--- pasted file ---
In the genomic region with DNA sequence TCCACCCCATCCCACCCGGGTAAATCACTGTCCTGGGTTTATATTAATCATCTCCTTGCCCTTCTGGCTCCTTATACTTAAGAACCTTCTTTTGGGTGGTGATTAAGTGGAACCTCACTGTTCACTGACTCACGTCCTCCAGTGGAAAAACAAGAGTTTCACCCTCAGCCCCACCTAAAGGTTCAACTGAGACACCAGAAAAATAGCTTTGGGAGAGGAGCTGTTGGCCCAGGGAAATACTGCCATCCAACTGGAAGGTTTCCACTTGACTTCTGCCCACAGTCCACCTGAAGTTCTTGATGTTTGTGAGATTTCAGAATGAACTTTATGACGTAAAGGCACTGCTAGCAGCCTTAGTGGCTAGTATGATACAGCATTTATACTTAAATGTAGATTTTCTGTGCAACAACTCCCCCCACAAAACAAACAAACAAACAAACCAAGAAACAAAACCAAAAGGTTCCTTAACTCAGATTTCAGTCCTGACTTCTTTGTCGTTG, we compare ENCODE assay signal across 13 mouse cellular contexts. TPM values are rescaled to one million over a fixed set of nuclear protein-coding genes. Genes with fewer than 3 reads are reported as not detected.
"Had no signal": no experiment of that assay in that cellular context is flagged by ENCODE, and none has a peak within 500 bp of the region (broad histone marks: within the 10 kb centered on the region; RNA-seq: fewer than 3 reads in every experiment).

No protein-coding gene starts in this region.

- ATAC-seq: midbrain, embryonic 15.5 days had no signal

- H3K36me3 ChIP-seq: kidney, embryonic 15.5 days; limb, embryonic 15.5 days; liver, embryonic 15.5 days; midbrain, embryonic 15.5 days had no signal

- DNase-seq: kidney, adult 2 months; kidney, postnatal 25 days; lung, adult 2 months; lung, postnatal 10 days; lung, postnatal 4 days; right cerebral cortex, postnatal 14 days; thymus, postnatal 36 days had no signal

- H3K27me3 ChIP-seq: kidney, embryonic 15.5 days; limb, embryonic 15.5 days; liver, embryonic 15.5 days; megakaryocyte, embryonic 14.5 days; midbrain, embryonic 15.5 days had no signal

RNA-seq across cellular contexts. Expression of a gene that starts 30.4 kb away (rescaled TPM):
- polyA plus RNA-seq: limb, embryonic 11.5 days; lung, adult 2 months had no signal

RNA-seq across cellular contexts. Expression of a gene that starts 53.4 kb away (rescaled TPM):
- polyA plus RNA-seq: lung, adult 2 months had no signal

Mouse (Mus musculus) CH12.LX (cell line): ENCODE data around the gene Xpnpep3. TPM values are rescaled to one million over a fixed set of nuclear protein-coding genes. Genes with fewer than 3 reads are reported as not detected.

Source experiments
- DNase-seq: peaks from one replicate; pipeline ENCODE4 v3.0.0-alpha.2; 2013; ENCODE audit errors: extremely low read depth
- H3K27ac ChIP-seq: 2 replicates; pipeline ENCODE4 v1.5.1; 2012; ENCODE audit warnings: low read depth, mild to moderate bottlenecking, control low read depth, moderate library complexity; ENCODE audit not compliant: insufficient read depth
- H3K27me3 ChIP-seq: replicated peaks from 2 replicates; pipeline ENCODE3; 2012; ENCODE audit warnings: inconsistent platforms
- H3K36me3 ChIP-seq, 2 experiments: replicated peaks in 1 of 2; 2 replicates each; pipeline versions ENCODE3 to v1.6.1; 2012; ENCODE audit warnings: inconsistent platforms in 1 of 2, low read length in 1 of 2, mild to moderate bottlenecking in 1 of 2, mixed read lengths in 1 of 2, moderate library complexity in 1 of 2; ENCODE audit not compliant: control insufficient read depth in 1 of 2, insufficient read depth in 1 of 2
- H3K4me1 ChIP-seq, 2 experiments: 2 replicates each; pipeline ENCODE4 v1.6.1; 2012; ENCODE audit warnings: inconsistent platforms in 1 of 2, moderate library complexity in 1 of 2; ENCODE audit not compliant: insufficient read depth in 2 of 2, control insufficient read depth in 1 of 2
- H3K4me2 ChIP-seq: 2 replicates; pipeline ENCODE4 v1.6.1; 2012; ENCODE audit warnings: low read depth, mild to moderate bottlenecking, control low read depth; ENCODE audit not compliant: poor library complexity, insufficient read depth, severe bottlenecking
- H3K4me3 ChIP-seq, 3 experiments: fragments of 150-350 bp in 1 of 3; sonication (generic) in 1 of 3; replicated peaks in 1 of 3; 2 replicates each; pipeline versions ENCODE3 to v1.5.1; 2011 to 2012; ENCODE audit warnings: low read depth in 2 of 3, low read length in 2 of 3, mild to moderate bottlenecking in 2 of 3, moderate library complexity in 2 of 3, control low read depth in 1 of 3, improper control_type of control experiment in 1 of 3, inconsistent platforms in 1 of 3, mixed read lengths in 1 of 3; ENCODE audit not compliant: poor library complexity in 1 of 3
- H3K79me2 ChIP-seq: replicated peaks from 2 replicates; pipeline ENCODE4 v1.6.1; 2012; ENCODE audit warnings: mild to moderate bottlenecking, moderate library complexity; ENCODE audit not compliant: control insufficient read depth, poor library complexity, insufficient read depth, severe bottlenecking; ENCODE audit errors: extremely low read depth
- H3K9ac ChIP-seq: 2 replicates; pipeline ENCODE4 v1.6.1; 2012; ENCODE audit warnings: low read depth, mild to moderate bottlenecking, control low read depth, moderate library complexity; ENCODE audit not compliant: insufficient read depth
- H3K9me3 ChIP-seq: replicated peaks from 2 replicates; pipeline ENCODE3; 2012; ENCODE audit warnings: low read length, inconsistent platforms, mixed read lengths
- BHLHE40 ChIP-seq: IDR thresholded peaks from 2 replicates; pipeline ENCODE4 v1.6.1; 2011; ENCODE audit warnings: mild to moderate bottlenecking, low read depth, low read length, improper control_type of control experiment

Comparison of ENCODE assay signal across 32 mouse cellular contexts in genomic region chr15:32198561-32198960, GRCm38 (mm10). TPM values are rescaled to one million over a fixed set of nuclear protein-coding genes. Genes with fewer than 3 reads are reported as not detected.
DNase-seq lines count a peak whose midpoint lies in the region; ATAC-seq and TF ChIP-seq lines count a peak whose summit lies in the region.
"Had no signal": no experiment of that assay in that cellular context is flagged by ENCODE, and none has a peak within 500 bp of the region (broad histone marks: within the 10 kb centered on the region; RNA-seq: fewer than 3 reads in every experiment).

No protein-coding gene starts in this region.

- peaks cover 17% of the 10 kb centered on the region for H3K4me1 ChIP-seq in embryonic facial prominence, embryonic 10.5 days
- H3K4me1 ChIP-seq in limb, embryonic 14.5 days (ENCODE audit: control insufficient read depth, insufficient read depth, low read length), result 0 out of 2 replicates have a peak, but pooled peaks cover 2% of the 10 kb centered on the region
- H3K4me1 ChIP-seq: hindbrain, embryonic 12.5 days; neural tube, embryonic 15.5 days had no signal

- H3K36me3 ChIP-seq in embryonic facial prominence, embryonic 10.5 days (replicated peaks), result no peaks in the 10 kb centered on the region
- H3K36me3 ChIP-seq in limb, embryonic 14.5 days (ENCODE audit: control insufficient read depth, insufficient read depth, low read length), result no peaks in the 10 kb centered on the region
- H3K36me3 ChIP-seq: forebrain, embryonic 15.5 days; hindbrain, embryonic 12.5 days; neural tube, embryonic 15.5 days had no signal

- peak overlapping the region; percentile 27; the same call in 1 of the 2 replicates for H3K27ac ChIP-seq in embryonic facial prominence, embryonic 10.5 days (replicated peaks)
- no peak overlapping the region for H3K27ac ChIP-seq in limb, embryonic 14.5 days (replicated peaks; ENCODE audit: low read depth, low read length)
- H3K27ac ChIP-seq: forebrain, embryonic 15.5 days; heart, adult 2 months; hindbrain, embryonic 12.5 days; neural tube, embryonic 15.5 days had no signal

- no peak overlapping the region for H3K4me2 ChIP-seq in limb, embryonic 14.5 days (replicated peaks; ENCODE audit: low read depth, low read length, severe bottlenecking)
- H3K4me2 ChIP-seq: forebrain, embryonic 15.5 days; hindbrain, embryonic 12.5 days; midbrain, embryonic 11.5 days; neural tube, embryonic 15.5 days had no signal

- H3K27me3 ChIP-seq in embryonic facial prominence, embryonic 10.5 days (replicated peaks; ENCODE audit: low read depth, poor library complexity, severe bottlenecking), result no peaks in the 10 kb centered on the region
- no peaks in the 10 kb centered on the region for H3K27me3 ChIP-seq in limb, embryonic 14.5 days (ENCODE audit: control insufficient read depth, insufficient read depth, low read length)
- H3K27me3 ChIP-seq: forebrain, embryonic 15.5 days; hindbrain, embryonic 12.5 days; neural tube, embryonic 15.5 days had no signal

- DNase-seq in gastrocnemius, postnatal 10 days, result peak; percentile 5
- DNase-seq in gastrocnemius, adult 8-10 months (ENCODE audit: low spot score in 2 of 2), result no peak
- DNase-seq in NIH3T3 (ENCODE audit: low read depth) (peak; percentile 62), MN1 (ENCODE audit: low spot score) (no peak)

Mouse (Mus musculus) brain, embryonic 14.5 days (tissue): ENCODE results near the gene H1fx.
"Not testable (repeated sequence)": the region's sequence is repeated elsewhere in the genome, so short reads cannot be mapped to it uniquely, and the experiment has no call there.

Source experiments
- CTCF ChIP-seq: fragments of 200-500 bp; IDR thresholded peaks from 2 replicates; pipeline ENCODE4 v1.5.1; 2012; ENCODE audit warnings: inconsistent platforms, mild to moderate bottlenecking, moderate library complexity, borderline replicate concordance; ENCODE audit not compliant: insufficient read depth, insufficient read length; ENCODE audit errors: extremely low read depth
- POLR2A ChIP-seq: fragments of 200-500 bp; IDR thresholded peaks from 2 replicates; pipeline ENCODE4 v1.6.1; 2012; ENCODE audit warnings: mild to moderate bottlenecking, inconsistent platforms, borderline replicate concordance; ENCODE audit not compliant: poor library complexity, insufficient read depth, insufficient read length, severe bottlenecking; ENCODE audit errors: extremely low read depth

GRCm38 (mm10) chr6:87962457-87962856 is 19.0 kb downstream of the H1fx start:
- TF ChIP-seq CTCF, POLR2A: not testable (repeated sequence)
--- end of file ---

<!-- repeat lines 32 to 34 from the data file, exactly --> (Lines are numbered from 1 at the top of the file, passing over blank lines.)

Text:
- H3K36me3 ChIP-seq in embryonic facial prominence, embryonic 10.5 days (replicated peaks), result no peaks in the 10 kb centered on the region
- H3K36me3 ChIP-seq in limb, embryonic 14.5 days (ENCODE audit: control insufficient read depth, insufficient read depth, low read length), result no peaks in the 10 kb centered on the region
- H3K36me3 ChIP-seq: forebrain, embryonic 15.5 days; hindbrain, embryonic 12.5 days; neural tube, embryonic 15.5 days had no signal